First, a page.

I am going to testify at an upcoming family court hearing. I am a witness for the defendent, but am wondering if I will be questioned about my medical history which could make me look like a bad person. My records have not been subpoenaed. I am wondering if during cross examination if being asked about any medical treatment would be a violation of the HIPAA laws, especially since the records have not been subpoenaed. The defendent and I are in a relationship and I know my testimony could prove benefical for his case; however, I am sincerely worried about my medical history being brought up. This pertains to a child custody case.
Criminal Defense Attorney
HIPPA prevents third parties from releasing your medical information (i.e. doctors, hospitals etc.) It does not violate HIPPA for you to be asked questions about your medical condition and/or history. You may only be required to answer questions that are relevant to the proceedings. If your medical condition/history is relevant you will have to answer, if it isn’t then you won’t. You should speak with the defendant’s lawyer.
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Military Law Attorney
This is not a HIPAA issue. It's an issue of relevance and improperly impeaching a witness. I you are a witness for the defendant then discuss this with the attorney.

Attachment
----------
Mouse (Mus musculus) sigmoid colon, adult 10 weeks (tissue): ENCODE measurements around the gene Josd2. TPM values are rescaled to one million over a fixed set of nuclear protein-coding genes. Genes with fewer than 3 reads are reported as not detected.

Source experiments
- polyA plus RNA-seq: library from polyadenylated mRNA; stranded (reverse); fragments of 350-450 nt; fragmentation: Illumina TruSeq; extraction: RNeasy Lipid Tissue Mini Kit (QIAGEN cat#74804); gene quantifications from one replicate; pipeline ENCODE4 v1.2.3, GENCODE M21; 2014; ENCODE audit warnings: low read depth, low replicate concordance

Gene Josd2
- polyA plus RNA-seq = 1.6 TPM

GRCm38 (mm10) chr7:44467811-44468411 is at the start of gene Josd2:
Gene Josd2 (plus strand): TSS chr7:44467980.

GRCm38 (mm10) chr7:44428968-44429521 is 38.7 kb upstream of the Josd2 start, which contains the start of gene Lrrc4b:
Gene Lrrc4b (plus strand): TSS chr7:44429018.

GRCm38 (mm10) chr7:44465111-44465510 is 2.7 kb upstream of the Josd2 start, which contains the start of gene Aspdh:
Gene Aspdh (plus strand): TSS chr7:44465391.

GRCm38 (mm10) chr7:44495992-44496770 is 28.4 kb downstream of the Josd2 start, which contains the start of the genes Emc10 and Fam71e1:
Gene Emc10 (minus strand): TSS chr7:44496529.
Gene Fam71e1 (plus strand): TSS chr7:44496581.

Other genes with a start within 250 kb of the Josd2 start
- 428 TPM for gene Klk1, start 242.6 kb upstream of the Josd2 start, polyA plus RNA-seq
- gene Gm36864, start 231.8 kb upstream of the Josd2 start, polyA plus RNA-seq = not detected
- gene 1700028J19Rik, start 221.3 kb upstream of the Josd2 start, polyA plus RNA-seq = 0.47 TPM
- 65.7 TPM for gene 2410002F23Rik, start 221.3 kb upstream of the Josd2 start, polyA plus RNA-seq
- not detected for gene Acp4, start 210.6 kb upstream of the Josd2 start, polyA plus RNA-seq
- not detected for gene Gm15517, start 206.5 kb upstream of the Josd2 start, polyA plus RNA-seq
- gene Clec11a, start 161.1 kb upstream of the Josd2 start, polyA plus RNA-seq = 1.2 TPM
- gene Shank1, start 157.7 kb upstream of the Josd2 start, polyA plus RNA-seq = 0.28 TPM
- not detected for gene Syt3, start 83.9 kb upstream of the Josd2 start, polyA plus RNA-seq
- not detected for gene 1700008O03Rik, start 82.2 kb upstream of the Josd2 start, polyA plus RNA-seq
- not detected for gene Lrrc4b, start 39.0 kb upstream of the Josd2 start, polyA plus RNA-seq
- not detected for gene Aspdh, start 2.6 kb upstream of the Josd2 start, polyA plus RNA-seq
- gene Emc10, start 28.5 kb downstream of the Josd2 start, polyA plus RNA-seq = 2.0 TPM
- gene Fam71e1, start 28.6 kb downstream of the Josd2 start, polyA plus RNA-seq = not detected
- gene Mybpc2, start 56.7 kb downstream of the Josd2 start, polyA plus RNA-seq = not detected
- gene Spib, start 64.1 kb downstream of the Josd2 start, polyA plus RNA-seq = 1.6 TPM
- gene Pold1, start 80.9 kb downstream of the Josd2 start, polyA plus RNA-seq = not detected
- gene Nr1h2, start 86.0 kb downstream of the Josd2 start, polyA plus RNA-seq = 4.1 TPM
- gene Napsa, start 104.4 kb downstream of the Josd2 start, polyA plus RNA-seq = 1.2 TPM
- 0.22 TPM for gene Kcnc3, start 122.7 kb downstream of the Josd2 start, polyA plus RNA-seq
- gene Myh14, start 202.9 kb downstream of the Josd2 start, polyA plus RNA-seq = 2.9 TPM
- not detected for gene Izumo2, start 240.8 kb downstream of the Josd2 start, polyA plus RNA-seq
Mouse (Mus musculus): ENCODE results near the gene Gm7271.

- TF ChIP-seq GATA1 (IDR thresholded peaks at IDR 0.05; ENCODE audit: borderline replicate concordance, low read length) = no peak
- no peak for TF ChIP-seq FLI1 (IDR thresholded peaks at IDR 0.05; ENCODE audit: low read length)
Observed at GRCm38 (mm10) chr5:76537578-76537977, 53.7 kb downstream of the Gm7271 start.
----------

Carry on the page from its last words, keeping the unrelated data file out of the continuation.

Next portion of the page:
HIPAA relates to access to medical records.
Courts will from time to time order production of records. In my experience the party seeking the records has to demonstrate a valid purpose, any disclosure is first to the judge for an in-camera review, and then the party has to overcome several rules of evidence to bring up any disclosed records.
firstname.lastname@example.org 703-298-9562, 800-401-1583. Answering your question does not create an attorney-client relationship.
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Criminal Defense Attorney
As the other lawyers correctly explained, HIPAA only applies to third-parties (your employer, health care providers) releasing information about your medical records to other people. If you testify, then you may be compelled to say something about your medical history, although if you have concerns, you may want to talk to the defendant's attorney so that he can be prepared to make the appropriate objections.
General questions about your medical history are probably off-bounds, unless they go to your bias, truthfulness etc. I don't know the facts of the case, but a judge would probably be very cautious about letting someone question you about your medical history.
<a href="http://www.chetson.com">Raleigh criminal lawyer</a> Damon Chetson represents people in Raleigh, Cary, Apex, and the rest of Wake County, North Carolina. The information provided here is for educational purposes only and should not be relied upon as the specific facts may change the potential advice. Consult with a licensed <a href="http://www.chetson.net">Raleigh criminal lawyer</a> or attorney in your jurisdiction about your legal question or problem. For a free consultation about a North Carolina case, call (919) 352-9411 day or night, any day of the week.
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